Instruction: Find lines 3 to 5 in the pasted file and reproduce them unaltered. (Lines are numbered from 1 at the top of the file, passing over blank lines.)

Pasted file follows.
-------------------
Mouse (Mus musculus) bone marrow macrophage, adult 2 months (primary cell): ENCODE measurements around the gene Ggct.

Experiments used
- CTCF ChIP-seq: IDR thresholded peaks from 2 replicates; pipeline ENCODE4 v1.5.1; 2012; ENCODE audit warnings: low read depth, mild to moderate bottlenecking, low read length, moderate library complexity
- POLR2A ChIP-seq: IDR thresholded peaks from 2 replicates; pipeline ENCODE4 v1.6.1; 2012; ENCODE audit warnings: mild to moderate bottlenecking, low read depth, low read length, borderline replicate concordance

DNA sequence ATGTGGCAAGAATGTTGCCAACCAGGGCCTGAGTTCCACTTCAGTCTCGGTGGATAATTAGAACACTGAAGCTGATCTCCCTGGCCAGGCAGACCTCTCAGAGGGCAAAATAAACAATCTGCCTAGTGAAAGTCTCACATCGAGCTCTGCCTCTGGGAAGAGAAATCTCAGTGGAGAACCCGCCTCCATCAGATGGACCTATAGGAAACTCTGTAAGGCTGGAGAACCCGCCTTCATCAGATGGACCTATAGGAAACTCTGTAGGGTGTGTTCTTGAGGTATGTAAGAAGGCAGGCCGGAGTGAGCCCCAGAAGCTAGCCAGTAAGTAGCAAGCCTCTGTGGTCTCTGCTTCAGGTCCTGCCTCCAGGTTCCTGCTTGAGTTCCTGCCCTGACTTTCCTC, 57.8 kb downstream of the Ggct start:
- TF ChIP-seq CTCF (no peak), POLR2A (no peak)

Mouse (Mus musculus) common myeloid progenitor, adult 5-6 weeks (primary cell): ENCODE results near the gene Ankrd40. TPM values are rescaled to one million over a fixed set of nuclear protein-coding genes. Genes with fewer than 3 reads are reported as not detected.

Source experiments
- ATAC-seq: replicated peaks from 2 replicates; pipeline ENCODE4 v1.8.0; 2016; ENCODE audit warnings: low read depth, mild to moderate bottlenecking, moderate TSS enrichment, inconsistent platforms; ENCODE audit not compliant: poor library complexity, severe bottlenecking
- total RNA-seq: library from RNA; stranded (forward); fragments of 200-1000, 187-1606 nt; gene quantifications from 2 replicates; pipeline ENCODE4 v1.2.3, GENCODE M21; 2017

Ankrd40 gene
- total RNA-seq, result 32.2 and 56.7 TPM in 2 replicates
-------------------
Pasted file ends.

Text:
- CTCF ChIP-seq: IDR thresholded peaks from 2 replicates; pipeline ENCODE4 v1.5.1; 2012; ENCODE audit warnings: low read depth, mild to moderate bottlenecking, low read length, moderate library complexity
- POLR2A ChIP-seq: IDR thresholded peaks from 2 replicates; pipeline ENCODE4 v1.6.1; 2012; ENCODE audit warnings: mild to moderate bottlenecking, low read depth, low read length, borderline replicate concordance

DNA sequence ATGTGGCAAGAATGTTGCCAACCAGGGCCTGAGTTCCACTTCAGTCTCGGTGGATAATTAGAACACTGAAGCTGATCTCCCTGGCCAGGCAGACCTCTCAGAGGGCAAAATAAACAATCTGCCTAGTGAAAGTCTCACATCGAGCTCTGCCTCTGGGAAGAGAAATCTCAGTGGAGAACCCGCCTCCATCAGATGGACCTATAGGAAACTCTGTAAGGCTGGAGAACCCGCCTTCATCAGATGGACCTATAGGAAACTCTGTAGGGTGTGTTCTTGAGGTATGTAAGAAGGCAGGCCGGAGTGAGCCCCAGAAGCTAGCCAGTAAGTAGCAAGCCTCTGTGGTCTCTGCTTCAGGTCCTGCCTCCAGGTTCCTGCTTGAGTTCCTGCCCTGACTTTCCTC, 57.8 kb downstream of the Ggct start: